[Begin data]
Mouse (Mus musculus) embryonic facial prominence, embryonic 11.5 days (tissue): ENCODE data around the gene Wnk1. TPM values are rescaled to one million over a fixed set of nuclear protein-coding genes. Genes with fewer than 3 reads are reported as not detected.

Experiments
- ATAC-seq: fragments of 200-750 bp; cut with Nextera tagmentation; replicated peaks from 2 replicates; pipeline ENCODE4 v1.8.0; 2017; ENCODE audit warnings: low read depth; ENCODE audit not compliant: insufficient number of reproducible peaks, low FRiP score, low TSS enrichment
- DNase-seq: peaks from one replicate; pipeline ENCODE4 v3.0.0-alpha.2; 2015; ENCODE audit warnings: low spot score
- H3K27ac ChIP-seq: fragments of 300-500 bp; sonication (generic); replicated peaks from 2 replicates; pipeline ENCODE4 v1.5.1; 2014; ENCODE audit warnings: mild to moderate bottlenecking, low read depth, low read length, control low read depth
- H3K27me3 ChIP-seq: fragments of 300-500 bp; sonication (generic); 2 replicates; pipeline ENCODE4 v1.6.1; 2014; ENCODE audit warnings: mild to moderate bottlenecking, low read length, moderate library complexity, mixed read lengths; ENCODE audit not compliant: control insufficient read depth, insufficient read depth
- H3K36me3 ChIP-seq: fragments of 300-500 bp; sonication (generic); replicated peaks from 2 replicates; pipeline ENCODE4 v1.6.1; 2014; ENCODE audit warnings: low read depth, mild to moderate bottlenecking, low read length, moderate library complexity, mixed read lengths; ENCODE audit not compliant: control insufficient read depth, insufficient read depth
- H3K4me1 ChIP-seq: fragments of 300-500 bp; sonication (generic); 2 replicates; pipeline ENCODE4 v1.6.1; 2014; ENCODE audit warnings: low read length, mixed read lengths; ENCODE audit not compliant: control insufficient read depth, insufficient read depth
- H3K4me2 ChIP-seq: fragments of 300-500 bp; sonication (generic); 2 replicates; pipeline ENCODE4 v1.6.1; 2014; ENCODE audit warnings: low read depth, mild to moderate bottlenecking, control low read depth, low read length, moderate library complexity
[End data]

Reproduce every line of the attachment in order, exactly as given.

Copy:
Mouse (Mus musculus) embryonic facial prominence, embryonic 11.5 days (tissue): ENCODE data around the gene Wnk1. TPM values are rescaled to one million over a fixed set of nuclear protein-coding genes. Genes with fewer than 3 reads are reported as not detected.

Experiments
- ATAC-seq: fragments of 200-750 bp; cut with Nextera tagmentation; replicated peaks from 2 replicates; pipeline ENCODE4 v1.8.0; 2017; ENCODE audit warnings: low read depth; ENCODE audit not compliant: insufficient number of reproducible peaks, low FRiP score, low TSS enrichment
- DNase-seq: peaks from one replicate; pipeline ENCODE4 v3.0.0-alpha.2; 2015; ENCODE audit warnings: low spot score
- H3K27ac ChIP-seq: fragments of 300-500 bp; sonication (generic); replicated peaks from 2 replicates; pipeline ENCODE4 v1.5.1; 2014; ENCODE audit warnings: mild to moderate bottlenecking, low read depth, low read length, control low read depth
- H3K27me3 ChIP-seq: fragments of 300-500 bp; sonication (generic); 2 replicates; pipeline ENCODE4 v1.6.1; 2014; ENCODE audit warnings: mild to moderate bottlenecking, low read length, moderate library complexity, mixed read lengths; ENCODE audit not compliant: control insufficient read depth, insufficient read depth
- H3K36me3 ChIP-seq: fragments of 300-500 bp; sonication (generic); replicated peaks from 2 replicates; pipeline ENCODE4 v1.6.1; 2014; ENCODE audit warnings: low read depth, mild to moderate bottlenecking, low read length, moderate library complexity, mixed read lengths; ENCODE audit not compliant: control insufficient read depth, insufficient read depth
- H3K4me1 ChIP-seq: fragments of 300-500 bp; sonication (generic); 2 replicates; pipeline ENCODE4 v1.6.1; 2014; ENCODE audit warnings: low read length, mixed read lengths; ENCODE audit not compliant: control insufficient read depth, insufficient read depth
- H3K4me2 ChIP-seq: fragments of 300-500 bp; sonication (generic); 2 replicates; pipeline ENCODE4 v1.6.1; 2014; ENCODE audit warnings: low read depth, mild to moderate bottlenecking, control low read depth, low read length, moderate library complexity